Authorities need to fix VAR or prepare to watch their fanbase disappear

The seemingly never-ending instances of marginal and incorrect VAR decisions are killing the game as a spectacle and is simply unfair on players and fans alike.
Authorities need to fix VAR or prepare to watch their fanbase disappear

West Bromwich Albion's Mbaye Diagne scores before being given offside by VAR, even though he looked onside to everyone, during the Premier League match at The Hawthorns, against Southampton. Replays showed No5 Kyle Bartley as being marginally offside but he didn't score the goal.  Picture: Michael Steele/PA Wire

IT'S amazing, the international break somehow wipes our memories of the things that are so annoying about the rules and governance of the game, such as VAR. Like sporting goldfish, we immediately forget the last injustice and go on about our business only to be similarly outraged again when the next dumb decision from the electronic referee comes along.

There were so many VAR controversies this week that even the dimmest goldfish among us could not but grasp the growing injury the technology, or rather the interpretation of the technology, is having on the game and the disillusionment incurred on the poor fans.

Last weekend's list of ridiculous VAR decisions cancelled out goals for Wolves and Liverpool on hair-thin offside decisions on Friday and Saturday. While Sunday saw a line run through Man United's opening goal due to a hand brushing the face of an opponent.

But all these ludicrous decisions were topped by the farcical, even disgraceful, events in Monday night's football clash between West Brom and Southampton. Here, officials didn't overturn an offside decision even though it seemed they could not determine which player they thought was offside.

With the game at 0-0, West Brom's Mbaye Diagne thought he had scored when he flicked Darnell Furlong's cross into the net, only for it to be flagged offside.

Replays suggested it was Kyle Bartley who might be offside, rather than Diagne however. In VAR's weird logic, they could not determine whether Diagne was offside or not, so the on-field offside decision remained.

The official line on the night said that the video assistant referee could not reverse an offside decision because they could not find a definitive camera angle to show he was onside.

Even though everyone with their bare eyes could clearly see that Diagne was behind the last defender, VAR could not find a camera angle that would establish whether he was off or onside.

All the VAR angles and lines shown on our screens however showed Bartley as the player they were looking at. Even though he was not the player that scored the goal.

Were they actually looking at Diagne at all? They could have said that the marginally offside Bartley was interfering in play but they rather suggested they didn't have a camera angle on Diagne to overturn the onfield decision. This despite every TV angle we were watching, clearly showing him onside.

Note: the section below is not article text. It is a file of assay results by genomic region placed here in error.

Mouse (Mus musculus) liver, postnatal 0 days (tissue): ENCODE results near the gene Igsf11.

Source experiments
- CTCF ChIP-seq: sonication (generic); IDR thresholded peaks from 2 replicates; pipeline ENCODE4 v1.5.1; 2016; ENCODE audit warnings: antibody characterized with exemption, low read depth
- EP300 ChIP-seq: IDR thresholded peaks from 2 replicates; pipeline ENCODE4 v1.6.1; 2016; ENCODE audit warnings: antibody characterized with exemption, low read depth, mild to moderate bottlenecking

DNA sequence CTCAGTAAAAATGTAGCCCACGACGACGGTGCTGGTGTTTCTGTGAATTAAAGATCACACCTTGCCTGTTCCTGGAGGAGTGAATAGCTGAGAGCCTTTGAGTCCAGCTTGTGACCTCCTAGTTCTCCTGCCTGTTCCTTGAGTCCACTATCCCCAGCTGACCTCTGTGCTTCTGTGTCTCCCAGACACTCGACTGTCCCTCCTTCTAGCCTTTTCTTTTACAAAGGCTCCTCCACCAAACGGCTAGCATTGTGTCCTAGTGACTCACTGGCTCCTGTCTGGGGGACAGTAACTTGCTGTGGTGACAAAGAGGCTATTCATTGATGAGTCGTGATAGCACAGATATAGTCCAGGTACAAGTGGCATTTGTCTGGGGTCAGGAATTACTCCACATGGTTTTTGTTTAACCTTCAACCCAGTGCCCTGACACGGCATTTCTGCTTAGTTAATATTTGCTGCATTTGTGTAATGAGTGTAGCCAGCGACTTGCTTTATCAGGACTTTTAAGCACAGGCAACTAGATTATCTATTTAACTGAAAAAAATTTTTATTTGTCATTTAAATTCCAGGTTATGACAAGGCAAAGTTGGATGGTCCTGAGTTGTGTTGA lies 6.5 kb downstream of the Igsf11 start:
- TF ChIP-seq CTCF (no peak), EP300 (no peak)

Referee Chris Kavanagh consults the pitchside VAR screen before ruling out Manchester United's Edinson Cavani's first goal against Tottenham Hotspur. Picture: James Warwick
Referee Chris Kavanagh consults the pitchside VAR screen before ruling out Manchester United's Edinson Cavani's first goal against Tottenham Hotspur. Picture: James Warwick

Roll-up your sleeves

10 minutes into Sunday's United’s clash with Spurs, United thought they had opened their account when Paul Pogba rolled a lovely pass for Cavani at the edge of the box. The Uruguayan went through and fired into the net. However, a VAR check on the goal decided that Scott McTominay had caught Son Heung-Min in the face with his hand earlier in the move.

Even though the minimal contact was hardly a foul, why do we have to go back multiple moves to determine if an incident, should rule out a goal? Spurs still had multiple chances to stop the goal but didn't, yet the goal was ruled out for something that marginally happened 30-yards away from the eventual goal.

In Friday's game against Fulham, Wolves' Daniel Podence crossed the ball in for Willian Jose to head home but again, after the VAR check, it was judged that the top of Podence's sleeve was offside in the build-up to the goal.

The Liverpool 'goal' from Roberto Firmino is chalked off by VAR which deemed that Diogo Jota's sleeve was in an offside position in the build-up.
The Liverpool 'goal' from Roberto Firmino is chalked off by VAR which deemed that Diogo Jota's sleeve was in an offside position in the build-up.

There was a carbon copy incident at Anfield the following day when Roberto Firmino's equaliser against Villa was quashed by VAR as, earlier in the move, Diogo Jota was deemed to have the part of his arm where it meets his sleeve offside. By the way, that's Liverpool's 10th goal ruled out by VAR. The most of any team in the Premier League.

All the weekend VAR controversies had one thing in common, none of the goals disallowed were due to the actions of the players that scored them but rather the very marginal infractions of their teammates.

And in West Brom's case disallowed because officials didn't seem sure which player they were looking at.

We've gone through this before there are ways to fix this, the obvious one requiring clear space between players to determine an offside.

Again, there is nothing wrong with the VAR technology but rather the mess humans have made interpreting the laws imposed on the technology.

Football authorities need to listen to the disgruntled remarks of the players, managers, pundits and most importantly the fans. If the technology is not making the game better something else needs to be tried, otherwise they are killing the game.

If they are not careful, even us goldfish will swim somewhere else.

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